You could hear Wellesley long before you could see it. It was a long climb up to the campus, or at least it felt that way to me. It seemed like I’d never make it. I kept my head down and ran towards the noise. Several runners had told me that Wellesley was their favorite part of the entire race, and it wasn’t hard to see why. I felt like Odysseus being lured in by the Sirens, only I had left my ear wax in the hotel room.
Wellesley was a scream—literally. I had never seen so many young women (and men!) in one place, all screaming at the top of their lungs. I hadn’t expected all the signs I would see either. Most of the signs were small, like the size a beggar would hold at a red light, asking for money, only these signs were solicitations for something else. Kiss me, I’m Irish. Kiss me, I’m Asian. Kiss me, I’m Irish, Asian, American, all of the above. Kiss me, I’m smart. Kiss me, I should be studying. And there was my personal favorite, the one that spoke to me the most: RUN BITCH!
I saw several men run over and garner strength in the form of a kiss from one of the young coeds. As we ran further into town, one young man couldn’t stop gushing about how great that was, and how he wanted to run back and grab a few more kisses for the rest of the race! It was hard not to smile and feel a little lighter on our feet after Wellesley.
However, I was starting to wonder if I would even be able to finish the race. I wondered if I could walk the next 13 miles and still make it to the finish line before the cut-off. I imagined myself hobbling along the streets of Boston, the crowds long gone, asking directions to the finish line, only to find it dismantled and all the officials gone home. Would I still be able to get my medal? Would it be honorable to wear the jacket if I had walked the last 13 miles? There was no way I was going to drop out of the race, so it was a matter of pulling myself together to figure out a way to get through to the end.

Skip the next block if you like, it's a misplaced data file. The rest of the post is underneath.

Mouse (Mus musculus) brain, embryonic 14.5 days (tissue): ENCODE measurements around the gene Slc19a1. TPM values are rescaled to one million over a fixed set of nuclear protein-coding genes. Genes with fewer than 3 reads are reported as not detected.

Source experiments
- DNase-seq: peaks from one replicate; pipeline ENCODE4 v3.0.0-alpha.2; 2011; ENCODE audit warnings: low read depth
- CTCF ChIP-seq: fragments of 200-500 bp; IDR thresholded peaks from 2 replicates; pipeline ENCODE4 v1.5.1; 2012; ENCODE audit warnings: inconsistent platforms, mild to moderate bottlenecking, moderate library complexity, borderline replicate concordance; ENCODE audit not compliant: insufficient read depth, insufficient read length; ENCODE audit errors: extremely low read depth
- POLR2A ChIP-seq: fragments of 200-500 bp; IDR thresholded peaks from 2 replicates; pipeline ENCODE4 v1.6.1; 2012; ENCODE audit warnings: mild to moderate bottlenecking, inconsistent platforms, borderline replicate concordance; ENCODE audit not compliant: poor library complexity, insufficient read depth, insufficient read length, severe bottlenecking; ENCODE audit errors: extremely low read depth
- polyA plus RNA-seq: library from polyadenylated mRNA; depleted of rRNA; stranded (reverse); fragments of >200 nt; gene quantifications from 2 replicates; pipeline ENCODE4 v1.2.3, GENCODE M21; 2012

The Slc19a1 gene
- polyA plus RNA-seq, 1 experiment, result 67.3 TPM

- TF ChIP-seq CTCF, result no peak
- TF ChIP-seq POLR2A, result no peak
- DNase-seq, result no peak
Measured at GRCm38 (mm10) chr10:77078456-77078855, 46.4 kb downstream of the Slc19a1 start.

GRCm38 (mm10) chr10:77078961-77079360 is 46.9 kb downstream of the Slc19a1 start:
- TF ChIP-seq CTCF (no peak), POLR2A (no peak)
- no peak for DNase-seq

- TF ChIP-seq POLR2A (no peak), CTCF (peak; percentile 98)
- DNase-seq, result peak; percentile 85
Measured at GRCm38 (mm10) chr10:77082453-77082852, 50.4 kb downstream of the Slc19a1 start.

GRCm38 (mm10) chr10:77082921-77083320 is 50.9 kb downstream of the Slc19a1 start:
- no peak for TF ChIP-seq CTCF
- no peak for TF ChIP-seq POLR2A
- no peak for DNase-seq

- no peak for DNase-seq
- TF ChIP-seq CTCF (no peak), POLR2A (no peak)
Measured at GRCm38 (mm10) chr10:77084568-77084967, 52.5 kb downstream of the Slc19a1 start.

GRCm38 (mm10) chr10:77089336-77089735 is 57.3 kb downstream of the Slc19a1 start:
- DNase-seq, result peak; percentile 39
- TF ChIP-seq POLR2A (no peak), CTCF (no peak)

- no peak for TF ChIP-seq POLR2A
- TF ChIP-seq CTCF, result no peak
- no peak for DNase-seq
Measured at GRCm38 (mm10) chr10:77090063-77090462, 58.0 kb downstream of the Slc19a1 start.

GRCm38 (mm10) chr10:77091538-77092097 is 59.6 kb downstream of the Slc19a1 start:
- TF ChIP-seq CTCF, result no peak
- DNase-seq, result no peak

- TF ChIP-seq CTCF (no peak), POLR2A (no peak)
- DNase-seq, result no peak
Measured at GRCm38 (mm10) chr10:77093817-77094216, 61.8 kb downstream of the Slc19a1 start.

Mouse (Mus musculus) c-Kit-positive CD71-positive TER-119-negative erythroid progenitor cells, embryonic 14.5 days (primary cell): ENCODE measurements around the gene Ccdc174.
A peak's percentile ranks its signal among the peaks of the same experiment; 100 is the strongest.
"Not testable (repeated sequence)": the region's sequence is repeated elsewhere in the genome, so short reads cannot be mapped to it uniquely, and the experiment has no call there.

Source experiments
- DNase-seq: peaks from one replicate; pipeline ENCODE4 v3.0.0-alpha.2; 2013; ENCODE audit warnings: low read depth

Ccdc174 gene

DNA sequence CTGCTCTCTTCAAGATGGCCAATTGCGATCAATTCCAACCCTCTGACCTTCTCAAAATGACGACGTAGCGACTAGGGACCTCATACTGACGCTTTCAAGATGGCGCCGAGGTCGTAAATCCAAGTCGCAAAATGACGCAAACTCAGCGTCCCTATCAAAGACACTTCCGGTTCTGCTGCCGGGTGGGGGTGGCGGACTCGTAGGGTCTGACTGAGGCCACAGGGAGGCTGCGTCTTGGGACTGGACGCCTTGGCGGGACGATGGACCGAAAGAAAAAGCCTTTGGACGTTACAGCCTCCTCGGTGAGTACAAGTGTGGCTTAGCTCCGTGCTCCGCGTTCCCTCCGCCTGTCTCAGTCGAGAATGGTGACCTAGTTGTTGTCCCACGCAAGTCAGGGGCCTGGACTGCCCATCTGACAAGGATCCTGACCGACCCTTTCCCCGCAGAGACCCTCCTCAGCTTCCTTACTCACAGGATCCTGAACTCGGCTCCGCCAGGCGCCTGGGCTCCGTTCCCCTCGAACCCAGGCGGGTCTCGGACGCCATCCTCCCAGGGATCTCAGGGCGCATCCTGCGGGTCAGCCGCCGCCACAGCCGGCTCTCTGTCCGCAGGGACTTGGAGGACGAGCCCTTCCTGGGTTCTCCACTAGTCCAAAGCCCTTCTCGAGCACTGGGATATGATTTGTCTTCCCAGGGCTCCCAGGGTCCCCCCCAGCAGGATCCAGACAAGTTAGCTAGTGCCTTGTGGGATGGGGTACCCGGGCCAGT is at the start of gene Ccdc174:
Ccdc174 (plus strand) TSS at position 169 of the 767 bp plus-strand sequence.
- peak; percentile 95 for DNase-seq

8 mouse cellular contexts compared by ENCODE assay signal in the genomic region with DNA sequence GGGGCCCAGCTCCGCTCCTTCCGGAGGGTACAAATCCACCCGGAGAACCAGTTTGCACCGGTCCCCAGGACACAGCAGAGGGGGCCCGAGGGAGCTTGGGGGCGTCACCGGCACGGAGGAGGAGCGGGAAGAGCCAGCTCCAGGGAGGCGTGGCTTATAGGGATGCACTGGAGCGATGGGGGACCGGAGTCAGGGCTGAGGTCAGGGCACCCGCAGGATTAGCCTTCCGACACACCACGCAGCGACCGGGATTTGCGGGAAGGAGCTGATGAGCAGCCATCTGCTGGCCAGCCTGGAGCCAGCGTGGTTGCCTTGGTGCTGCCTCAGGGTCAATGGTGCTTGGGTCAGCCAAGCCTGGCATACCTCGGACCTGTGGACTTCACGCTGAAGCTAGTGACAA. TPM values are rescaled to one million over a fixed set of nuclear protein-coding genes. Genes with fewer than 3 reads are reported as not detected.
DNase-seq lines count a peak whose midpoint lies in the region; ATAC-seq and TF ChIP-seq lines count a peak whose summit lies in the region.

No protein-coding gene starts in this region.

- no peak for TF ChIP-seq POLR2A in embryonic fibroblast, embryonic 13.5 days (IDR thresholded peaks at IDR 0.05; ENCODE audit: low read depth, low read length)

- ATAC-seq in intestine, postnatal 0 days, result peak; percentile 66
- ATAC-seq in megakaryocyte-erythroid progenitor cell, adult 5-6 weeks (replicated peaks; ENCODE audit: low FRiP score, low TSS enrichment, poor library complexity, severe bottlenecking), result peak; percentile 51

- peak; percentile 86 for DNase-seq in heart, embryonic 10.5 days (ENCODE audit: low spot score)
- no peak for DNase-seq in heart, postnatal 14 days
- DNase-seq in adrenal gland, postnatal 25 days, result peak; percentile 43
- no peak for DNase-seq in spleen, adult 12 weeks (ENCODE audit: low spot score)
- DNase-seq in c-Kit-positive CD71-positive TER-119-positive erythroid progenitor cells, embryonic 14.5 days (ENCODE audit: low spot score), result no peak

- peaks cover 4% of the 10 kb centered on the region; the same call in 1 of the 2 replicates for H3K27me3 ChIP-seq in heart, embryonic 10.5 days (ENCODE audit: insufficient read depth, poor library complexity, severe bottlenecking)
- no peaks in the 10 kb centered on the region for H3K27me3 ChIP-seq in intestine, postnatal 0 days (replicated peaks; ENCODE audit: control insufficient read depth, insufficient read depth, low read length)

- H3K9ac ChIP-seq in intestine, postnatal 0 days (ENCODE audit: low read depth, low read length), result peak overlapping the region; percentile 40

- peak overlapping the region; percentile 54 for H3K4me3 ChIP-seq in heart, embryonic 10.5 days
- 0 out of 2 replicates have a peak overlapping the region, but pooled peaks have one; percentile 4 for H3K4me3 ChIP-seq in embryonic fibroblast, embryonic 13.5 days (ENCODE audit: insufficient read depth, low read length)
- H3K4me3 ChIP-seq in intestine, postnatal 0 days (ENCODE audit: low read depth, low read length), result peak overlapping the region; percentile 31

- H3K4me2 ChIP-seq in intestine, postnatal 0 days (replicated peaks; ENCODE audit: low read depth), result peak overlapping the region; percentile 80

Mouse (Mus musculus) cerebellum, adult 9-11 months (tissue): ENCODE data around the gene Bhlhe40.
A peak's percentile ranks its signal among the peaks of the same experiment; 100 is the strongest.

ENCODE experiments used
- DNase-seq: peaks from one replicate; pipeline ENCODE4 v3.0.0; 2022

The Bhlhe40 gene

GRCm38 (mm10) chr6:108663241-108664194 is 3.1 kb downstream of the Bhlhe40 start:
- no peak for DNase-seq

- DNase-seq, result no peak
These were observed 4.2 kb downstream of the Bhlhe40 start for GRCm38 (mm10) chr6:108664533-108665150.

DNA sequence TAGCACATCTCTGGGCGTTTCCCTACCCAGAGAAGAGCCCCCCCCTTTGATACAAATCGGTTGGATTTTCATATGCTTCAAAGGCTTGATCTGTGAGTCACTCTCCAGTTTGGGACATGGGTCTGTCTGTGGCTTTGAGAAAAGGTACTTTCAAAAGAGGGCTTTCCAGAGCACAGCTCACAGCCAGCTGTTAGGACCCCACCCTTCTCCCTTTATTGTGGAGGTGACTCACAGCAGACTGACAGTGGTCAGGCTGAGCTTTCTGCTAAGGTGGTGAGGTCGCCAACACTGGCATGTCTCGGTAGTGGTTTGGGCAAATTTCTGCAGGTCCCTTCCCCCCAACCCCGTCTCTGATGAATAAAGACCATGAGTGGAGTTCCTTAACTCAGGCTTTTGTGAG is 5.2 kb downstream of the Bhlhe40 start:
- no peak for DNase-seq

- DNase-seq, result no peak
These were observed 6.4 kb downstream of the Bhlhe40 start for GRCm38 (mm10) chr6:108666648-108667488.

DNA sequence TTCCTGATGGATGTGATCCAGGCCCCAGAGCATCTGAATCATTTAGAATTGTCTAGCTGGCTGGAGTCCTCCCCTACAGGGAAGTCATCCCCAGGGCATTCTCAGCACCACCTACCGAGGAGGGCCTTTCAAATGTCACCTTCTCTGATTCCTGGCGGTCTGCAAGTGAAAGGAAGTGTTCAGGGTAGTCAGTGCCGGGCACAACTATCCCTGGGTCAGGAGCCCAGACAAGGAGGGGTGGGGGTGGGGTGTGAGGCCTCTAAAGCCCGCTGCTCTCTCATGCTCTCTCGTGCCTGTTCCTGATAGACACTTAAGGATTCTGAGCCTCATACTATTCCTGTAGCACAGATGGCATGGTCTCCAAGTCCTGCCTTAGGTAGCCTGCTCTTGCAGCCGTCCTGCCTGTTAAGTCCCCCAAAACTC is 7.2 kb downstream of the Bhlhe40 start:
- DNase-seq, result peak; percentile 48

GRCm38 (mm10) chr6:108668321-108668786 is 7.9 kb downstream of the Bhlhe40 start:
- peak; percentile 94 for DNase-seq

The miles between Wellesley and the first Newton hill are a blur. I passed several medical tents and considered stopping in to see if they had an asthma inhaler to help with my breathing, but didn’t want to lose so much time. I decided instead to run the miles and walk every water stop, taking a few minutes to rest and recoup. This plan worked well, until I had a new concern: I was dehydrated. I knew this because I felt thirsty and my mouth was dry, even though I had been drinking plenty of water and Gatorade, but I wasn’t able to use the bathroom.
I stopped twice during this time, feeling the urge, but nothing happened either time. This was something I had never experienced before, and couldn’t figure out. It was alarming, and the only explanation I had was to blame it on the antihistamine I had taken the night before. I had had one other bad experience in the past when I took an antihistamine that dried me out, but had decided to take my chances for the race. I stopped every single mile the rest of the race and drank plenty, and it wasn’t enough.
Again I questioned whether I should stop in a medical tent, and if I was being smart to continue running, but I had a strong suspicion that if I was indeed severely dehydrated they would hook me up to an IV and make me drop out of the race. I was still standing, and that was enough to keep me out of the tent. I kept running. I dug deep and kept my head down, focusing on making it to Heartbreak Hill, mile 21, where Michael and Dominique would be waiting.
I never saw the sign for Newton, but I knew when we had hit the first of the four infamous Newton Hills. Of all the hills, I thought this one was by far the toughest. It wasn’t so steep, but it kept going up and up, comparable to Sperry hill times two. We ran over a freeway, and the smell of car exhaust was nauseating. I was proud that I made it to the top without walking.
There was a nice downhill, then hills numbers two and three. I don’t remember much about these hills, only keeping my gaze low and saying my hill mantra, over and over: just keep going, just keep going, just keep going. There is about a mile of downhill or flatness between each hill, so there was time to rest after each one. I was so out of it, and worried about the way I felt, I never even saw the mile 20 marker, which is usually a milestone for me. I knew that I had one more hill to conquer, and that my family was on that hill, and that they would help me make it to the end. Just keep going. Just keep going. Just keep going.